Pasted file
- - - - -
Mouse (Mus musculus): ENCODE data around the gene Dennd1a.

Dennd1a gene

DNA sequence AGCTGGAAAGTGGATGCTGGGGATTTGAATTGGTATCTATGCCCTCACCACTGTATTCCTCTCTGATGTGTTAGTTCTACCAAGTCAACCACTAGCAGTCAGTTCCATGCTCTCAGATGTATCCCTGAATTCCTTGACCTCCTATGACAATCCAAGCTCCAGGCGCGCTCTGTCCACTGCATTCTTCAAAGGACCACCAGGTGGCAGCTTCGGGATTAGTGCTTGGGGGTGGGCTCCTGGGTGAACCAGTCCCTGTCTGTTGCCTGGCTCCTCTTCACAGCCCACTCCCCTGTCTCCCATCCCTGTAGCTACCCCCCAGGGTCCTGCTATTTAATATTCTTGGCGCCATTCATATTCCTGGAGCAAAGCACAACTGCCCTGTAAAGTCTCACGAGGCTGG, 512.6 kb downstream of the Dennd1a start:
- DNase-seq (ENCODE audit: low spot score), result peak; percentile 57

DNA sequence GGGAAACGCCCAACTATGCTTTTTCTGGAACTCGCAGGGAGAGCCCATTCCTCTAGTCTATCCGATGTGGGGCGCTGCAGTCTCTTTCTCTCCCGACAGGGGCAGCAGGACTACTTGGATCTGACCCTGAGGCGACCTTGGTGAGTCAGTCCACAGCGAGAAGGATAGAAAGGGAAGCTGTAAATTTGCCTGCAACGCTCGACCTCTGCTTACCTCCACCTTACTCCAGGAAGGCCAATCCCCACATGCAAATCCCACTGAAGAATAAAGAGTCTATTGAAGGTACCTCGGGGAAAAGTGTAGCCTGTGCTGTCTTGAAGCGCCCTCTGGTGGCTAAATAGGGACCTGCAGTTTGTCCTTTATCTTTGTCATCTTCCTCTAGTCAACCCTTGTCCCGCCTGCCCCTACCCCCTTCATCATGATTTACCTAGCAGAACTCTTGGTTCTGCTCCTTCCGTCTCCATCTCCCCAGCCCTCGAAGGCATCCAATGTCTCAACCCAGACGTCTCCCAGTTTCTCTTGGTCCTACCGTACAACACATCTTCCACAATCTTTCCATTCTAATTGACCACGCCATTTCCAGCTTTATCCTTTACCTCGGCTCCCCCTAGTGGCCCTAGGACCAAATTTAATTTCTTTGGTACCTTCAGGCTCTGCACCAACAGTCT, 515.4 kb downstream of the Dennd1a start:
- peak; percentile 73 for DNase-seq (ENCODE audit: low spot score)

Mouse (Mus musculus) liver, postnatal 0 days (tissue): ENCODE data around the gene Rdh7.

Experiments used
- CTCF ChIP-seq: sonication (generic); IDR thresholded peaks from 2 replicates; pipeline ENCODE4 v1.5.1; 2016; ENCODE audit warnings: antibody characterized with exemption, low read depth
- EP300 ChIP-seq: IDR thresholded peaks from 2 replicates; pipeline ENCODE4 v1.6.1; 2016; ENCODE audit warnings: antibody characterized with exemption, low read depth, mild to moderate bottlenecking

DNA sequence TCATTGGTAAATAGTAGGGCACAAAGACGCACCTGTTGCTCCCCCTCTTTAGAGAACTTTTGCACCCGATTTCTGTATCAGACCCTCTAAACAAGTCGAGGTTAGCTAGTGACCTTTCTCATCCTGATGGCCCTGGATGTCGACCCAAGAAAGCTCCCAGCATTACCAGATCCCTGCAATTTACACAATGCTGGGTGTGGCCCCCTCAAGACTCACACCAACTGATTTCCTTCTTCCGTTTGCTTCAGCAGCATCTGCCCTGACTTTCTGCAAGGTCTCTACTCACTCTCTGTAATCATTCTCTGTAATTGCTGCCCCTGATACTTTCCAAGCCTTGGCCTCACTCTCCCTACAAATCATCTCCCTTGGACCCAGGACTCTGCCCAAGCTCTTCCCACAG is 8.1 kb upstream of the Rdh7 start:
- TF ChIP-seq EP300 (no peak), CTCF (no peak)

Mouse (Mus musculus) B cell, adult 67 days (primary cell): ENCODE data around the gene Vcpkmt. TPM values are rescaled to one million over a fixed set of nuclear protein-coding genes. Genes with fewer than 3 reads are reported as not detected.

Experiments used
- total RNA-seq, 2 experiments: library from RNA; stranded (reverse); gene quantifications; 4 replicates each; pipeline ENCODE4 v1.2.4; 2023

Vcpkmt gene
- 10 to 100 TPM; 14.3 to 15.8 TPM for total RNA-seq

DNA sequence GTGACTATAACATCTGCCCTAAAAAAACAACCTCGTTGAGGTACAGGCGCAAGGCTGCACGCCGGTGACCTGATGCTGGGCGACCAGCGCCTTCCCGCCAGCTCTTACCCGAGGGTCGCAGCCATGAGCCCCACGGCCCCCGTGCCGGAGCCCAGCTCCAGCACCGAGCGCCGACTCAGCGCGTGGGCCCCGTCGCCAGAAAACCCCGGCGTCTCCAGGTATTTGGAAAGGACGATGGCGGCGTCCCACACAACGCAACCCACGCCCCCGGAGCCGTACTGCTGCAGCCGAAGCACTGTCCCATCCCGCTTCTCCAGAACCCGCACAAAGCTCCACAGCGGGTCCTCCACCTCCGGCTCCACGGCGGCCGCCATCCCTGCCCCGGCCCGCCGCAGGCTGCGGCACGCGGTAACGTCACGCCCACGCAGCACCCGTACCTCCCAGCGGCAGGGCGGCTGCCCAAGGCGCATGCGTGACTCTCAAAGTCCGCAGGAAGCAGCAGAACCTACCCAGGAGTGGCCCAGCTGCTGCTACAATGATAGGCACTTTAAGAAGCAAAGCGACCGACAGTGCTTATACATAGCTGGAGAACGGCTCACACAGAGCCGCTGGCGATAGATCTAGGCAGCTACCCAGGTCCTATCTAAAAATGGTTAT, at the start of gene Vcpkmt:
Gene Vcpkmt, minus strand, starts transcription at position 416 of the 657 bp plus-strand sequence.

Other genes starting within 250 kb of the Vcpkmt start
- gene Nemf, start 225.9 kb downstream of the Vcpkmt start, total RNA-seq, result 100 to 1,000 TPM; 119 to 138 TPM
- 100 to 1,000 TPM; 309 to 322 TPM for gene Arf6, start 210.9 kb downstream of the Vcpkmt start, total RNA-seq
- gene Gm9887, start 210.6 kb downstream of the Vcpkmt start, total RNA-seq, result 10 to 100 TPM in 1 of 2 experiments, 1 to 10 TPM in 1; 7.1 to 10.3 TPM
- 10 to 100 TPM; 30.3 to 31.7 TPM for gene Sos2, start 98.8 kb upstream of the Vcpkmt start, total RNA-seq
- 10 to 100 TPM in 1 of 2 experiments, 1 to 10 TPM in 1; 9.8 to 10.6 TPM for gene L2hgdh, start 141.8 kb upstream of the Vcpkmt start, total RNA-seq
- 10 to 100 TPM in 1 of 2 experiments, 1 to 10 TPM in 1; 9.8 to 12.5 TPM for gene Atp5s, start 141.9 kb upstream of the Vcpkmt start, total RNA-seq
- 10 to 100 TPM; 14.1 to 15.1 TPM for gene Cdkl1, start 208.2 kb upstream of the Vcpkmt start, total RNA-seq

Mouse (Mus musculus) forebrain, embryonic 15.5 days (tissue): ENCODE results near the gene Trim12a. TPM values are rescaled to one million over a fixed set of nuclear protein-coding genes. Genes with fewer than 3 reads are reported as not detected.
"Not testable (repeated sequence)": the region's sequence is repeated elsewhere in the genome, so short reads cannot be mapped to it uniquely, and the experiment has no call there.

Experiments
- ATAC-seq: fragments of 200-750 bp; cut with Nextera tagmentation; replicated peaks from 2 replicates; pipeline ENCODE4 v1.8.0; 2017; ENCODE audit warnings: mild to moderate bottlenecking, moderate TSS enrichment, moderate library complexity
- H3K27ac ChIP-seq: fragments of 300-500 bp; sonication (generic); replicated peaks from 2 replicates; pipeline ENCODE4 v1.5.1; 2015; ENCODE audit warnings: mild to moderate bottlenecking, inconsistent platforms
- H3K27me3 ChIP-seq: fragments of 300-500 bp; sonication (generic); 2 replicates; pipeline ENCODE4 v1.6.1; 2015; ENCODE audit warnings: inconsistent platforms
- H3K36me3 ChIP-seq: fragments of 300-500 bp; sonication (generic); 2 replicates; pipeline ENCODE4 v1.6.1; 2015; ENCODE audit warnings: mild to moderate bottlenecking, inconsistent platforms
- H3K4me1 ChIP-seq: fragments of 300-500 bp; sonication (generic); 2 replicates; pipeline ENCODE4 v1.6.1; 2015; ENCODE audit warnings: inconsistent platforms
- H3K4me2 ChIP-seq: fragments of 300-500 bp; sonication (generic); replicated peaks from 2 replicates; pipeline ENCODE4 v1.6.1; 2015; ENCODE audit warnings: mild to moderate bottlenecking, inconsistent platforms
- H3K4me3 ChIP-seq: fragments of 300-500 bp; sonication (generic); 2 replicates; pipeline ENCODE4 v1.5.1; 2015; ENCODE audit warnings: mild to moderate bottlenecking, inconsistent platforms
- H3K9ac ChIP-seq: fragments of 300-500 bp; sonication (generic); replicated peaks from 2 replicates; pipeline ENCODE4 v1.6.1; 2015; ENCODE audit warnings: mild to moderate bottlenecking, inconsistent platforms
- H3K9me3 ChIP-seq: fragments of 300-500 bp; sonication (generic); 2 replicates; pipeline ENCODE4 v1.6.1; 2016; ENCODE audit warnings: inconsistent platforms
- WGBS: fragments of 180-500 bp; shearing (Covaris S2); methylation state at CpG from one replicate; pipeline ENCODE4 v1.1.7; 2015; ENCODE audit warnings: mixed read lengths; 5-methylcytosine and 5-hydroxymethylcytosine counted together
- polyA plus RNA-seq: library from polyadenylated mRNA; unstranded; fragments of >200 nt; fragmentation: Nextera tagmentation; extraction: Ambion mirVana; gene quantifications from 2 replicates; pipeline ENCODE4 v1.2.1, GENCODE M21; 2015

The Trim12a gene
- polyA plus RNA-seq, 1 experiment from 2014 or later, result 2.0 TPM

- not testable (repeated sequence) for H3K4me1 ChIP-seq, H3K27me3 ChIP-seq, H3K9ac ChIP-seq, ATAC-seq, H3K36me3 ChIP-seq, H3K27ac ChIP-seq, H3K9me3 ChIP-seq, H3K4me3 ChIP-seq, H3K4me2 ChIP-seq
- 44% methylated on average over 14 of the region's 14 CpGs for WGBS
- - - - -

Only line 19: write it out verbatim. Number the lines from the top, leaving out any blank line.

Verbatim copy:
Gene Vcpkmt, minus strand, starts transcription at position 416 of the 657 bp plus-strand sequence.